So it looks like this was not a felony, and presumably after the seven year period he's in the clear.  Or not - who knows?

It also looks like this is unlikely to have been a government setup - he was trolling Internet boards on his own.

Both sides are not equally at fault in the gun control debate

It's not often that I disagree with Peter, but this just isn't right:
What is "true" is what conforms to how they think the world should be - whether or not the world really is that way.  If it's not the way they want the world to be then, even if it's factually true, it's not "the truth" - which, of course, only they possess.

You can see that right now in the clamor for more gun control in the wake of the three mass shootings last week.  Factual discussion of whether or not their proposals will actually work is neither here nor there - in fact, it's a waste of time.  The extremists on both sides - those who want more gun control, and those who insist that not one more gun law is acceptable - all want it their way, and they want it now, and they refuse to even consider any alternative.

The moonbats on the left are as guilty of this as the wingnuts on the right.
This isn't remotely right.  The claim of moral equivalence simply doesn't fit, for two reasons:

1. Gun controllers are trying to take rights away from gun owners.  Gun owners are simply trying not to lose their existing rights.  Morally, these are entirely different categories.

2. Gun controllers have a long and sordid history of pushing lies to further their goals.  The government agencies charged with enforcing the laws as written have a long and sordid history of blatantly breaking those laws.  Gun owners are likely the most law abiding group of citizens you can find, although that may be breaking down (very large majorities of gun owners in New York and New Jersey have simply refused to register their AR pattern rifles).

One group simply wants to be left alone.  The other uses falsehoods, misrepresentations, hiding contrary facts, and lawlessness by the Organs of the State.  There's no moral equivalence between these groups.  None.

No more gun control laws, period.  The "Universal Background Check" law will lead to backdoor registration, even with the Organs Of The State saying that they won't build a database for sure you guys.  "Red Flag" laws will be weaponized by Antifa and the thugs on the left to disarm their political opponents - and these kooks see half (or two thirds?) of the country as their opponents.  No "Assault Rifle" ban - even the Department of Justice said that the 1994 one didn't keep anyone from (legally) buying one, and they also said that the law had absolutely no impact on crime rates.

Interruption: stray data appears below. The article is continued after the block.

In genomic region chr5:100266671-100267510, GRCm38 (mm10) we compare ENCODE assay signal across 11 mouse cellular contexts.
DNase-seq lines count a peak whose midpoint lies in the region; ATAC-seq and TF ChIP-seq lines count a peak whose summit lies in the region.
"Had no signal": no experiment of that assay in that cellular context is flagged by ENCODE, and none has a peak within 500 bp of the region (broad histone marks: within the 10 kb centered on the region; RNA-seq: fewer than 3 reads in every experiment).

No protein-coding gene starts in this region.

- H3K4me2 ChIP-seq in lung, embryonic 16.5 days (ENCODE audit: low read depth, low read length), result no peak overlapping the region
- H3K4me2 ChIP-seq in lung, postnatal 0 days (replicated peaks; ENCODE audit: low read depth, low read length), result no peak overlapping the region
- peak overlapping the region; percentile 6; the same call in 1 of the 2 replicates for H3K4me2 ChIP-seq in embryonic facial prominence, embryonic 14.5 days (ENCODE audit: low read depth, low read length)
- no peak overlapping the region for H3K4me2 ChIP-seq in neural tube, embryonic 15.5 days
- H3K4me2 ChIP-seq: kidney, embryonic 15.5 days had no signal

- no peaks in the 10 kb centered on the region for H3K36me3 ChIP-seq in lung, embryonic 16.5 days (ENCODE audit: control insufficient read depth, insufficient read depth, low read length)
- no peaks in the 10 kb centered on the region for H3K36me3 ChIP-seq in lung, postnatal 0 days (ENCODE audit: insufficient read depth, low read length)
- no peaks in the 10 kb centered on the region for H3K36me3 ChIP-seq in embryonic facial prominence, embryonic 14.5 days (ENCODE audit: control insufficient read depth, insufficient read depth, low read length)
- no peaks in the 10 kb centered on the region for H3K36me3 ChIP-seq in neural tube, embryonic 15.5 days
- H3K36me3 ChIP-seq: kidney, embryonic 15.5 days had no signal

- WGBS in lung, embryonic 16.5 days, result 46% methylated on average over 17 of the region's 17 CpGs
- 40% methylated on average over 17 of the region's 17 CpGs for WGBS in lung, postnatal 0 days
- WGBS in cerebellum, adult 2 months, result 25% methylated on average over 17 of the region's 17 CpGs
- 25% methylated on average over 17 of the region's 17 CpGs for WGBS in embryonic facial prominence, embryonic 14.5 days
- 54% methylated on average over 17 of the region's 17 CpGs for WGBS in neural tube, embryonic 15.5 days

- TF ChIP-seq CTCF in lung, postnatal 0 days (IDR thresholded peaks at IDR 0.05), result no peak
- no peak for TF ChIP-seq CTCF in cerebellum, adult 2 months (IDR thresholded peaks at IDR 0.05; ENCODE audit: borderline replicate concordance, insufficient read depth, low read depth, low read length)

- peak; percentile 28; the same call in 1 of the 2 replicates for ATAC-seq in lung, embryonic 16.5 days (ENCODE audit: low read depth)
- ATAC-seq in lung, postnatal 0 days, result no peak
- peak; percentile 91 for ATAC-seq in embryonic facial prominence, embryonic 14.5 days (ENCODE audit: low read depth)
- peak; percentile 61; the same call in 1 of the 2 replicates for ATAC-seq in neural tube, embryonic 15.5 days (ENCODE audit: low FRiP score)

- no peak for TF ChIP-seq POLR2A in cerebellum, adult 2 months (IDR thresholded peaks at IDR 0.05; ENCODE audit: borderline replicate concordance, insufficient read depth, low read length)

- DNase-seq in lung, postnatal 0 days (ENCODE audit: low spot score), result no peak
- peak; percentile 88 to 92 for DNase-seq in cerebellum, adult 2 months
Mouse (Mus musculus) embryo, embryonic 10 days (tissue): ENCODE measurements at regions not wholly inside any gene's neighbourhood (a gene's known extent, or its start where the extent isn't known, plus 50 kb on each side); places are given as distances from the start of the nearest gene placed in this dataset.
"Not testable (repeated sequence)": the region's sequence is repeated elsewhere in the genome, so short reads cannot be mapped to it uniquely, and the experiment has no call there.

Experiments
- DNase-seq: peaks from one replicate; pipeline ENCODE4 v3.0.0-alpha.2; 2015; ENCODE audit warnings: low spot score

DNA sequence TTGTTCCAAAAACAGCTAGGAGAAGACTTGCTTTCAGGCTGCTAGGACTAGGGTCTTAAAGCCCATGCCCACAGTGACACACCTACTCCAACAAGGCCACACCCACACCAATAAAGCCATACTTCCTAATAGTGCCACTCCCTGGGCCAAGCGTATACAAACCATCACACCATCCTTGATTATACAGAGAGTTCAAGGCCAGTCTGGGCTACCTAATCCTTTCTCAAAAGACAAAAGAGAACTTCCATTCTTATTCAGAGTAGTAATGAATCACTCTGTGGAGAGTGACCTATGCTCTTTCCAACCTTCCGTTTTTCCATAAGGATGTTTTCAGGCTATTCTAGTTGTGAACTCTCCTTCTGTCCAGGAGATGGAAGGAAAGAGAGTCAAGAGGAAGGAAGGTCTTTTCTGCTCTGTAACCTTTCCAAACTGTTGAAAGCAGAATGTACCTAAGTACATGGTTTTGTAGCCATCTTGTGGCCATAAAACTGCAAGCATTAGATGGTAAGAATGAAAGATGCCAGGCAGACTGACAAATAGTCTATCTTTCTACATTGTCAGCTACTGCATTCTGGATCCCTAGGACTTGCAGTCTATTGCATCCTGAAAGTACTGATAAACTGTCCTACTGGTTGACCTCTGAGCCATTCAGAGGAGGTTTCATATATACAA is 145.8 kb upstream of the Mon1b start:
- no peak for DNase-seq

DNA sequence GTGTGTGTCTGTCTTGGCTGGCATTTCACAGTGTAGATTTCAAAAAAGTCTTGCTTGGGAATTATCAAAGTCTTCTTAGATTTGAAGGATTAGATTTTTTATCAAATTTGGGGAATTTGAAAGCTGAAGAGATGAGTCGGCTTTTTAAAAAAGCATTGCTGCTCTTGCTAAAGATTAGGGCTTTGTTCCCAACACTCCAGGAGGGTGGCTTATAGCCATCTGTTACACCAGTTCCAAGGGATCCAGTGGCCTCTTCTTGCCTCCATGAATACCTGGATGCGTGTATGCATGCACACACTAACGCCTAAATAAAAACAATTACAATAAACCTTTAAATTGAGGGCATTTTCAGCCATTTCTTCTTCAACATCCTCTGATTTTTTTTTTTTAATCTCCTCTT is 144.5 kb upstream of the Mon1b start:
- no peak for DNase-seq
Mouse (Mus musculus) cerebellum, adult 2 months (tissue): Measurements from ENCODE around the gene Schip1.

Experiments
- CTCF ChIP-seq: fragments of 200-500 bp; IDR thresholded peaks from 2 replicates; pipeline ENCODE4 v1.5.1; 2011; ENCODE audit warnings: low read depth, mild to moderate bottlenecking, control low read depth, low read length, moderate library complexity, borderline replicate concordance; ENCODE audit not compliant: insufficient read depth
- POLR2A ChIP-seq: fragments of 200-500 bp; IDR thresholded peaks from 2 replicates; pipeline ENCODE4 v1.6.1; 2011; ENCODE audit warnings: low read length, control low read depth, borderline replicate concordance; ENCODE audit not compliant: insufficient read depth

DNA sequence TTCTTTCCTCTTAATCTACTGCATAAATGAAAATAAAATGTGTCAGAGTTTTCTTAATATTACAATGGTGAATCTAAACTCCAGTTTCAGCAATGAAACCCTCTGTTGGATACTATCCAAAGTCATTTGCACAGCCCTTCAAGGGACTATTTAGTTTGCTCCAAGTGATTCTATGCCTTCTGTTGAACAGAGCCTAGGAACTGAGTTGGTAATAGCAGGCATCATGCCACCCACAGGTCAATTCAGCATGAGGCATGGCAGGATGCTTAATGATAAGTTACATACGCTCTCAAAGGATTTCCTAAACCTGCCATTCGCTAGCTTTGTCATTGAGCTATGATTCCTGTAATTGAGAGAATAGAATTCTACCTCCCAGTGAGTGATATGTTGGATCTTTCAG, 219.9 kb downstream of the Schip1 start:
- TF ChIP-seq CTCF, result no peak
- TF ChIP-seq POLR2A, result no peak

How's this for a crazy idea?  How about the government starts enforcing the existing laws on the books?  How about the Air Force starts updating the background check database when they dishonorably discharge someone?  How about the Broward Sheriff's Department figures out that after a couple dozen complaints about a violent student, they send him for a psych exam?  How about the school does this once they expel him, rather than readmit him?  The list of failures by public servants - and the butcher's bill that goes with that - is long indeed.  It's a waste of time to add another law that the Powers That Be will ignore - but which will be used against law abiding citizens, sure as God made little green apples.

And so I'm afraid that I can't agree with Peter on this.  I'm not remotely like the folks on the other side of the debate.  They're on the attack, and it's a dishonest attack.  I'm just sticking up for my rights against that dishonest attack.  I will not consider any "alternatives", because there are no honest alternatives on offer - only more lies and fakes.  No more gun control laws, ever.